Defendants From Inyo And Fresno Counties Sentenced In Separate Child Exploitation Cases
FRESNO, Calif. — Two men were sentenced today for their convictions in separate child exploitation cases, United States Attorney Benjamin B. Wagner announced.
Senior United States District Judge Anthony W. Ishii sentenced Luis Alfredo Espinoza, 24, of Riverdale, to nine years in prison, to be followed by 15 years of supervised release, for receipt and distribution of child pornography.
According to court documents, investigators determined that Espinoza was making child pornography available through a file-sharing program. When a search warrant was executed at his residence on November 5, 2012, his computer contained at least 191 still images and 260 video images of minors being sexually abused. Some of the victims were under five years old, and several images depicted violence, bondage, or other sadistic or masochistic conduct. Espinoza admitted that he had used different file-sharing programs to access child pornography for many years. While Espinoza is on supervised release, his access to minors, computers, and the Internet will be restricted. He has been in custody since he pleaded guilty on April 28, 2014.
This case was the result of an investigation by the Fresno office of U.S. Immigration and Customs Enforcement’s (ICE) Homeland Security Investigations (HSI).
United States District Judge Lawrence J. O’Neill sentenced Lorenzo Hernandez Martinez, 37, of Bishop, to 18 months in prison, to be followed by 36 months of supervised release, for attempted transfer of obscene material to a minor.
According to court documents, Martinez communicated through Facebook chats from mid-October 2013 through February 2014 with someone whom he believed to a 14 year-old female in Oregon. Martinez quickly turned the communications in a sexual direction, and he repeatedly transmitted explicit images. In fact, Martinez was communicating with an undercover detective in Corvallis, Oregon. The Corvallis Police Department worked with the Bishop Police Department and the Bakersfield FBI office to identify Martinez. When a search warrant was executed at his residence on March 11, 2014, agents seized a cellphone that contained communications with the undercover detective in Oregon as well as sexually explicit images that Martinez said he had transmitted to minors, including a minor female in China. Because he has resided in the United States without legal authorization for the past 18 years, Martinez also agreed not to challenge his removal from the United States.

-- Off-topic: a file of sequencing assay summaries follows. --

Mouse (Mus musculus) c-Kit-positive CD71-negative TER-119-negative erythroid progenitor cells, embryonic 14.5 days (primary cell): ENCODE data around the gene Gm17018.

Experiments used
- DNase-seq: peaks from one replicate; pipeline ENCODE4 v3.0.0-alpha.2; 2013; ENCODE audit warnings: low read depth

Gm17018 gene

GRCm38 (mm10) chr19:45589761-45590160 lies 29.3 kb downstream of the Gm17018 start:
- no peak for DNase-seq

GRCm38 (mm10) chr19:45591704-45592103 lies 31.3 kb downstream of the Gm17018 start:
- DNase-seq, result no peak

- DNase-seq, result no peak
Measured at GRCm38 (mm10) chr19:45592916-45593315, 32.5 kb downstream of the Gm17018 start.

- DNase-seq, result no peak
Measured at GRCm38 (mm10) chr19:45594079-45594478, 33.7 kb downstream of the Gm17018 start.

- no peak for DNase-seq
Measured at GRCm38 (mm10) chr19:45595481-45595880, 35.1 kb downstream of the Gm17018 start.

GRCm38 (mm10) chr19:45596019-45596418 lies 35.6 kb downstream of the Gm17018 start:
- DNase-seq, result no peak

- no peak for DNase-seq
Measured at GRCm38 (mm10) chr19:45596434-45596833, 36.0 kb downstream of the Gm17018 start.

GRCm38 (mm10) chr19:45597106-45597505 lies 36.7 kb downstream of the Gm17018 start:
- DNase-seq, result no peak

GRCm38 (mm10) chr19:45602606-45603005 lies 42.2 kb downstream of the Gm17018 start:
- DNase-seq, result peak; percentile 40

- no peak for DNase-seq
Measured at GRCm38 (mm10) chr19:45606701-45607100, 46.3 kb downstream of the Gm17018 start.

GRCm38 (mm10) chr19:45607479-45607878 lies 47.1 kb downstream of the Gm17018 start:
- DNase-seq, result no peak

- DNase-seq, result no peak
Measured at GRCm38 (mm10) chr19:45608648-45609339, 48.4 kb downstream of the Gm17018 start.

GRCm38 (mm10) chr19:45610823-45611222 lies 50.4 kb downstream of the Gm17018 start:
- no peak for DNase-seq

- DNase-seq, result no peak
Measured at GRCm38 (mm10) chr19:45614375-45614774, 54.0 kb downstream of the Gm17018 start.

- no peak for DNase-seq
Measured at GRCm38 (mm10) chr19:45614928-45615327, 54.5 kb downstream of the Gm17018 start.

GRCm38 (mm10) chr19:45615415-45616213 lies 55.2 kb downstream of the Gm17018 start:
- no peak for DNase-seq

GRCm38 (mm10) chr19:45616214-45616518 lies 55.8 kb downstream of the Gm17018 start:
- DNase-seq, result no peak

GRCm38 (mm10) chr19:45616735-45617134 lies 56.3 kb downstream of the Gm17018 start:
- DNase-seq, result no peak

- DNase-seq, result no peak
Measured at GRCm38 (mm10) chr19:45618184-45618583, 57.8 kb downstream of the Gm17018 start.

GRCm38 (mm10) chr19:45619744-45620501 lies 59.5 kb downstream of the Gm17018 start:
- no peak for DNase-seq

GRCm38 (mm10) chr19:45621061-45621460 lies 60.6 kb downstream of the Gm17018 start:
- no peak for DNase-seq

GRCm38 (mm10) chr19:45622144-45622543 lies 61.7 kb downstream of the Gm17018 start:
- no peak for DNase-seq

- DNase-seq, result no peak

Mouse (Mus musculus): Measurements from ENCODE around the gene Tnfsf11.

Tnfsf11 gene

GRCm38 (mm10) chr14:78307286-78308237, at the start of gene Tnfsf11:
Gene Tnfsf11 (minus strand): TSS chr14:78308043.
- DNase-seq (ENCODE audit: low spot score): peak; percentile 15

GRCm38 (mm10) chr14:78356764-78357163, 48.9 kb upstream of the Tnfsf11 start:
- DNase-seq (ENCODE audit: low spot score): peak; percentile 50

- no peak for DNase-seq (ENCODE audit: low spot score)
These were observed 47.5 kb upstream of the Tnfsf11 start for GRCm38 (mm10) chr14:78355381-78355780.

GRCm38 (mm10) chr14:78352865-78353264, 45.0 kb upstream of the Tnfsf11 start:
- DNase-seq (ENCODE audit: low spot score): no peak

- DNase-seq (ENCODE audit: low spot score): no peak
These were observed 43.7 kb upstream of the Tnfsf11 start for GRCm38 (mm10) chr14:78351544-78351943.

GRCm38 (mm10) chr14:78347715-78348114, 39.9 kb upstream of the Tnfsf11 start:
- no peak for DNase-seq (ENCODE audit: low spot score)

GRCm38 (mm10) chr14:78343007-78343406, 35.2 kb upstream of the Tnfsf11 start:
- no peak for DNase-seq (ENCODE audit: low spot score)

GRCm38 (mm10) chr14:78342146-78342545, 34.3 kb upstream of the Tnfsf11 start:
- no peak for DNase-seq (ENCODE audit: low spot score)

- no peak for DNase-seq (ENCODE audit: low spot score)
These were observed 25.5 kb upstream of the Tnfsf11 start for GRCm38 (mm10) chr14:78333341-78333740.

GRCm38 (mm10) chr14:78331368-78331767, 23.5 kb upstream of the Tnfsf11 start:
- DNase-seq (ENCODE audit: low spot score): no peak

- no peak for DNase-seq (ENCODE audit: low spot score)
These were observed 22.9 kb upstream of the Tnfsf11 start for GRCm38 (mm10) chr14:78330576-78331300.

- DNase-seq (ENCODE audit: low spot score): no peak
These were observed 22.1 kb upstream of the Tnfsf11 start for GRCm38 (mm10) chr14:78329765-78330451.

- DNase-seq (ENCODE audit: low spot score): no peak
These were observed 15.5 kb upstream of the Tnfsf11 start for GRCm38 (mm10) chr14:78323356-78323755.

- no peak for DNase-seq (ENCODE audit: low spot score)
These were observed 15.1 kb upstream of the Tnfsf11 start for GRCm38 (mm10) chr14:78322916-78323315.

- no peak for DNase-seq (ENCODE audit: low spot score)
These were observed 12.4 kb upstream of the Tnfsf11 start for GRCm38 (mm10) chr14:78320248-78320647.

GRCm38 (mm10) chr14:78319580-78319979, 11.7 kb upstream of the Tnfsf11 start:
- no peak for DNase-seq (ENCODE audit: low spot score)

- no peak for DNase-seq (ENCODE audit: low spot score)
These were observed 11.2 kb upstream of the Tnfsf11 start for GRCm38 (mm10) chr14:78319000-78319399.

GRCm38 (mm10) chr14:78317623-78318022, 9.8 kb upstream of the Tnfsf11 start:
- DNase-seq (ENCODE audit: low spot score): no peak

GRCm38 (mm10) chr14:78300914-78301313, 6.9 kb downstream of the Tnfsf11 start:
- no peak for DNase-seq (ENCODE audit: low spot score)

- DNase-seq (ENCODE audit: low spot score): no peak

Assistant United States Attorney David Gappa prosecuted both cases. They have been brought as part of Project Safe Childhood, a nationwide initiative launched in May 2006 by the Department of Justice to combat the growing epidemic of child sexual exploitation and abuse. Led by the United States Attorneys’ Offices and the Criminal Division’s Child Exploitation and Obscenity Section, Project Safe Childhood marshals federal, state, and local resources to locate, apprehend, and prosecute those who sexually exploit children, and to identify and rescue victims. For more information about Project Safe Childhood, please visit www.justice.gov/psc. Click on the “resources” tab for information about Internet safety education.